This time it was the Tar Heels' turn to savor the ending. And this time Hicks, who finished with 13 points and nine rebounds while hampered by foul trouble, earned some measure of redemption.
All of his teammates did, too, as did Williams, even if he wasn’t necessarily seeking it. He said the defeat last season didn’t keep him up at night, that he didn’t dwell on it. But he allowed it to fuel him, as did his players.
“It does,” Williams said, asked if this helped soothe what happened a year ago. “But I was killed last year, and this doesn't make me go back and feel better about last year. I just feel for Marcus Paige and Brice Johnson, Joel James, that they didn't get to experience the feeling that our kids now are feeling.”
Williams said he wrote a message to his team up on the white board inside the team's locker room. It was a message about the necessity of toughness. No one personified that characteristic more than Joel Berry, the junior point guard who earned Final Four Most Outstanding Player honors.
Hobbled by two injured ankles throughout the NCAA tournament, Berry finished with 22 points. He made four 3-pointers. He had the assist, after Kennedy Meeks’ blocked shot, that led to Justin Jackson’s game-sealing, breakaway dunk with 12 seconds remaining.
“I wanted to yell as loud as I possibly good,” Jackson, who finished with 16 points, said of that play. “But I had nothing in me. And coach was yelling at me to get back, and the tears started rolling. I mean, it was a whole bunch of different emotions.”
This wasn't a game that will be remembered for its artistic beauty. Both Williams and Mark Few, the Gonzaga coach, praised the effort of their teams. They didn't necessarily admire the execution – at least not offensively.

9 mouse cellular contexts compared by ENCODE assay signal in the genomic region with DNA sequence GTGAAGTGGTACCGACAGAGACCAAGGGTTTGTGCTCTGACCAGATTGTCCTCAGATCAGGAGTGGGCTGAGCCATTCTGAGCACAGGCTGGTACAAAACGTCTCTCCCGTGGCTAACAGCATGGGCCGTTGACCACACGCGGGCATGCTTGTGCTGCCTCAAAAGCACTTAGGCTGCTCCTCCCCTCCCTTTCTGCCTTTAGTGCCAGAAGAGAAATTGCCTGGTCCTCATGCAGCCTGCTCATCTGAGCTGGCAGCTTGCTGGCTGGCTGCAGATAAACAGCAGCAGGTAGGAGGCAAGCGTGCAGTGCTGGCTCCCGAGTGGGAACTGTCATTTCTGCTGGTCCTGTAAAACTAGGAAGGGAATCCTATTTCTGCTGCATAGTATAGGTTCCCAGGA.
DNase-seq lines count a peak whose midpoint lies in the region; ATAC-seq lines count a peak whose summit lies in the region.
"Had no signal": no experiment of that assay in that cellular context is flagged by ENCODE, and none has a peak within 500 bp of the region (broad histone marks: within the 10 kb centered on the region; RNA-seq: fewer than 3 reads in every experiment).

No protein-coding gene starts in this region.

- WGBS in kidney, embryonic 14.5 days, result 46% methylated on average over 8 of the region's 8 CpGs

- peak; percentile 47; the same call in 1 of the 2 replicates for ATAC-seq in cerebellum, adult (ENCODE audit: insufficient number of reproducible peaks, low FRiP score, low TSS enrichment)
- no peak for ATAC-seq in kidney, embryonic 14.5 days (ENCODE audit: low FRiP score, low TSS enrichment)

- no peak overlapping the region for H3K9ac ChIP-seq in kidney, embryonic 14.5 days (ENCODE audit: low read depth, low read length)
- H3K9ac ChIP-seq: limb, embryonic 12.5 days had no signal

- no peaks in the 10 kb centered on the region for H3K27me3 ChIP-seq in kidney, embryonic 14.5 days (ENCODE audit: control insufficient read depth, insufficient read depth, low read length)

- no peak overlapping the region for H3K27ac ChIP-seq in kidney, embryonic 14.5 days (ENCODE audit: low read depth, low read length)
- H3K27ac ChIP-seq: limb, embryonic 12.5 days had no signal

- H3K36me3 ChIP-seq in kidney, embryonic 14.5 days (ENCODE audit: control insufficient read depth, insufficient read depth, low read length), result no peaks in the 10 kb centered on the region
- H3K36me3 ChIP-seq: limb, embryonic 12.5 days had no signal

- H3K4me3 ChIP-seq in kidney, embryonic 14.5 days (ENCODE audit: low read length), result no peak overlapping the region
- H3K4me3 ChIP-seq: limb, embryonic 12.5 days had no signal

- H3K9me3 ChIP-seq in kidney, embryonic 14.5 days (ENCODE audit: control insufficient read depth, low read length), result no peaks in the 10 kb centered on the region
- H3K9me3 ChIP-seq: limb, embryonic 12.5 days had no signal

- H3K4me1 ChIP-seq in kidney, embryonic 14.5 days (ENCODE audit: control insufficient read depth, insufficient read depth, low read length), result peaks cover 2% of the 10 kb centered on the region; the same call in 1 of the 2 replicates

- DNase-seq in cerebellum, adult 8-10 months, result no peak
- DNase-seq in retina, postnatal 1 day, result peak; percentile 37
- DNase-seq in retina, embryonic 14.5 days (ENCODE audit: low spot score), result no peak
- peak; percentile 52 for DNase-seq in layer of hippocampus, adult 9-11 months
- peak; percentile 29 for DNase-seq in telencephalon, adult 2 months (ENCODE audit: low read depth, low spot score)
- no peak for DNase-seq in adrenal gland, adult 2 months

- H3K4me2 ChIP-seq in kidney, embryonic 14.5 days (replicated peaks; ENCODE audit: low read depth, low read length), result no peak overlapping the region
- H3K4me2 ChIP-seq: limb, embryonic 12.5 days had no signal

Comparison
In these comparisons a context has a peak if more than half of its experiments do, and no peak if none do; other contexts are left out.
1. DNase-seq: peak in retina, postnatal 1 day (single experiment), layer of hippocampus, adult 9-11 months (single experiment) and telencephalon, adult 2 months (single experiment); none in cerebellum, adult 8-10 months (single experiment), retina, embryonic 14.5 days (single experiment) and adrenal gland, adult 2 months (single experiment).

The pace of the game dragged, too, amid a torrent of whistles. The teams combined for 44 fouls – 22 on each team – and neither Gonzaga nor UNC shot better than 36 percent from the field. This was a game that was expected to be decided on the interior, with some of the best post players in the country.
Most all of them, though, found themselves on the bench for long stretches of the second half. UNC's Kennedy Meeks and Hicks both finished with four fouls. Gonzaga's Zach Collins, the 7-foot freshman, fouled out. His teammates Przemek Karnowski – who at 7-foot-1 and 300 pounds resembles a bearded brick wall – and Jonathan Williams both finished with three fouls.
An exercise in artistry on offense this was not. And it wasn't so much decided in the paint as it was by UNC's grit, again, in the final minutes. The Tar Heels didn't allow a point during the final one minute, 53 seconds. Jackson’s dunk in the final seconds gave UNC a 70-65 lead.
The Tar Heels could feel it then. Moments later a Gonzaga turnover all but sealed it.
Eight seconds later it was over. Berry and his teammates ran around the court, finding someone to hug. The confetti eventually fell, after an extended delay. The Tar Heels gathered on a stage and hoised the national championship trophy. They cut down the nets. They watched One Shining Moment.
Nobody could really find the words to describe it. They'd achieved the redemption they'd long sought.